Since 2014, General Motors (GM) has issued millions of recalls on the vehicles they have manufactured. A criminal investigation was opened in 2014 to identify why there was such a large amount of failing ignition switches and to determine if GM was ignoring the issue of all the faulty cars. This was on all news mediums and was a large crisis that GM had to manage. The way the company handled the crisis in terms of communications to the public and their crisis management process was not an efficient system even though they had the resources to make it this way.
Crisis management is a plan that a company has in place in case of crisis to minimize the effects and also rebuild after the crisis. Research has shown that crisis in the auto market can not only effect the one auto manufacturer but also the other companies in the auto industry which can be described as the halo effect (Ma, Zhang, Wang, & Li, 2014). Ma, Zhang, Wang, and Li found that if Toyota went through a crisis that companies also based out of the same countries such as Honda and Mazda were negatively impacted. This shows the importance in crisis management is not only vital to the functionality of the company itself but also the other companies in the same business. GM did not initiate a good crisis management plan in which we will analyze from several standpoints.
The recalls started in 2014 but the issue was started when GM changed the ignition switch in the Chevrolet Cobalt which in turn resulted in faulty air bags leading to 10 deaths in 2007 (Valdes-Dapena & Yellin, 2015). Since GM was more or less ignoring the issue at hand when it started in 2007, they waited for the issue to escalate into 2014 before taking any action. Statements made by CEO of GM, Mary Barra were more to handle the after effects rather than than prevent the crisis from growing into a larger issue. Barra has reiterated the steps that GM has taken including firing 15 of their employees, increasing the safety measures as well as hiring their attorney to compensate those affecting but has not explained why this happened. After over 2.6 million vehicles were recalled from GM consumers want more than an explanation of what they have done to bring themselves back from the crisis; Consumers want to know why it happened in the first place and what GM is going to do to change it. As cited by NBC news reporter Steve James, Barra stated “This isn’t just another business challenge. This is a tragic problem that never should have happened. And it must never happen again” at the trial in June of 2014 (2014). This statement made acknowledges the company was in the wrong but does not explain the why. In public relations, it is important to get the information to the consumer and recover from the crisis. If consumers want to know why it happened then there should be an explanation released. This statement should be straight forward and answer all the consumers questions in order to clear any confusion and also rebuild the loyalty and reputation that GM lost in this crisis. This statement must also hold up in court as GM is currently under investigation.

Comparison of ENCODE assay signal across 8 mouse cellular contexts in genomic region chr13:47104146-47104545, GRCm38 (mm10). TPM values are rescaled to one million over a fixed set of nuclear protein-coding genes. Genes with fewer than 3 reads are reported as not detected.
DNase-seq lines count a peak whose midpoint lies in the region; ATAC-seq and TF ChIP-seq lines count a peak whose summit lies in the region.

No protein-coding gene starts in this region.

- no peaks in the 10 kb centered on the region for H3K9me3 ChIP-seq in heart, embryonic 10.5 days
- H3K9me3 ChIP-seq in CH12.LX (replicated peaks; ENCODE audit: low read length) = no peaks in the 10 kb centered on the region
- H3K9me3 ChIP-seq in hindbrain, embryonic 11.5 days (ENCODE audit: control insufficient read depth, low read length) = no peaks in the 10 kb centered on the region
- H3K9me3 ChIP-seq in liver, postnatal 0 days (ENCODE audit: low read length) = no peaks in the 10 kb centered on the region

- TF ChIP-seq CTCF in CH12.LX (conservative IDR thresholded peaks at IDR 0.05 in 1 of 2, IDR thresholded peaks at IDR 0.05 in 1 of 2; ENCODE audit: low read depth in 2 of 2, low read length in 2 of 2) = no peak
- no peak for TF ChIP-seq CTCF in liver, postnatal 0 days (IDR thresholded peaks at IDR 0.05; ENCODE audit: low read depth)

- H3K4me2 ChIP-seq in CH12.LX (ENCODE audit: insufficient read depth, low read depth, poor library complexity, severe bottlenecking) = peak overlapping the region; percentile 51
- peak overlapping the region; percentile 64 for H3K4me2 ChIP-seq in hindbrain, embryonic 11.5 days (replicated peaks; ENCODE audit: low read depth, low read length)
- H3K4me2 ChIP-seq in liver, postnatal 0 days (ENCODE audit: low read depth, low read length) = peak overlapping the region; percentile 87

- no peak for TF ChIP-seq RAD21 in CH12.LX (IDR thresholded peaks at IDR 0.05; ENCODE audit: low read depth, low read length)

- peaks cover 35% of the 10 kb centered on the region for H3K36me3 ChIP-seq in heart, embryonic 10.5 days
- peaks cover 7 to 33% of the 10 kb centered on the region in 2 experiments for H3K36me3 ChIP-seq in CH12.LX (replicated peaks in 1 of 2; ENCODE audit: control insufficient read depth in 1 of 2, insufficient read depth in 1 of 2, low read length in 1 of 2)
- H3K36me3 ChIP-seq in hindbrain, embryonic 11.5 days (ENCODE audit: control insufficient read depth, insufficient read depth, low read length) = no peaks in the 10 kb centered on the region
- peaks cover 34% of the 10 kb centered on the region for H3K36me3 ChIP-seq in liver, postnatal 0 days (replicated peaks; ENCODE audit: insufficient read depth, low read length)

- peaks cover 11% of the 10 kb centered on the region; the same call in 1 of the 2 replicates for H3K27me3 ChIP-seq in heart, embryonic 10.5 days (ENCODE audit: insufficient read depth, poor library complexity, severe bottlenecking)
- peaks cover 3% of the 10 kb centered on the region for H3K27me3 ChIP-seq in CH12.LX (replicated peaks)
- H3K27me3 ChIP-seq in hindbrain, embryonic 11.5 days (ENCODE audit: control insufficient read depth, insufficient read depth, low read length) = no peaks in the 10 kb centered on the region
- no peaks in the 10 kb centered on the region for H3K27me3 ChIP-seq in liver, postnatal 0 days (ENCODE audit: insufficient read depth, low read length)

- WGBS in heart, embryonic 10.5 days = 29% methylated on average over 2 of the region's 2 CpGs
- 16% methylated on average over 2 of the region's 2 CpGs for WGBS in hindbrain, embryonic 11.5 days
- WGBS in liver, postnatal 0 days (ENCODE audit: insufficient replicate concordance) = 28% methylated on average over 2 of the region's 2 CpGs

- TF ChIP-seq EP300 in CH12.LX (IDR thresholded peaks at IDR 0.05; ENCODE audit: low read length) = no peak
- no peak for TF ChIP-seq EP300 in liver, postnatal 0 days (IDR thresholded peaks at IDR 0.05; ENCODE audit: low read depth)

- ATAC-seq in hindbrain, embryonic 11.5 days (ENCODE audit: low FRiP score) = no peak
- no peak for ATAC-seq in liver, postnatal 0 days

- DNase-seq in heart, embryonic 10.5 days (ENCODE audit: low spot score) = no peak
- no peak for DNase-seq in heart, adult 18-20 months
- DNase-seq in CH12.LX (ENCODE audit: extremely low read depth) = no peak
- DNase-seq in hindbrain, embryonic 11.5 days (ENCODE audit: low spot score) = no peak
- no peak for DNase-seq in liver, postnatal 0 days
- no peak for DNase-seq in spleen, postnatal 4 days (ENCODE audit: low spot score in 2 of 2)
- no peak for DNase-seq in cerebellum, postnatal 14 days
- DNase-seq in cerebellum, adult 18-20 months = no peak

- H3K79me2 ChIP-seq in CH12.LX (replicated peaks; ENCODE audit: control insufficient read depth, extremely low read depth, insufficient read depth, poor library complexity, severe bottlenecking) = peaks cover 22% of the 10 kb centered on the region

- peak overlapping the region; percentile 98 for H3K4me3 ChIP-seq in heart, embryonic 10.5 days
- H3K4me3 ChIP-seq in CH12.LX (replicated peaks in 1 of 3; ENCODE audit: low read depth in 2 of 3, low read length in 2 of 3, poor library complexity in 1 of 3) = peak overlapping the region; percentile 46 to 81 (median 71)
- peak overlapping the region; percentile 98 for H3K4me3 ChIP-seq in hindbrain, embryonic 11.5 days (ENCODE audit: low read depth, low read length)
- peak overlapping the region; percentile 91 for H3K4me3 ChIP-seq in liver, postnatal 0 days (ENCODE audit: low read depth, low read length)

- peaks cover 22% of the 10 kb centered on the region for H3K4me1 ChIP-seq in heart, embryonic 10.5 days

According to James (2014) there was a total of 13 deaths and over 20 million recalls issued by GM. The public relations releases should have been much more direct and should have answered more questions due to the duration and the escalation of the issue. This issue was first brought to the public early enough to put a prevention plan in place but instead they chose to wait it out. Because of their lack of clarity and the duration of the crisis, their reputation and consumer perceived value may suffer which may also affect the other American auto companies. In the future, GM must assure they prevent the crisis internally with new policies but must also have strategic crisis management policies in place. They must also understand that consumers do not forget instances like this one and they need to do everything they can to maintain their business and loyalty.
James, S., June 18, 2014. GM’s Mary Barra grilled in congress of car safety crisis. NBC News. Retrieved from http://www.nbcnews.com/storyline/gm-recall/gms-mary-barra-grilled-congress-over-car-safety-crisis-n134356
Ma, B., Zhang, L., Wang, G., Li, F., (2014). The impact of product-harm crisis on consumer perceived value. International Journal of Marketing Research, Vol. 56, Issue 3. DOI 10.2501/IJMR-2014-023
Valdes-Dapena, P., Yellin, T., (2015). GM: Steps to a recall nightmare. CNN Money. Retrieved from http://money.cnn.com/infographic/pf/autos/gm-recall-timeline/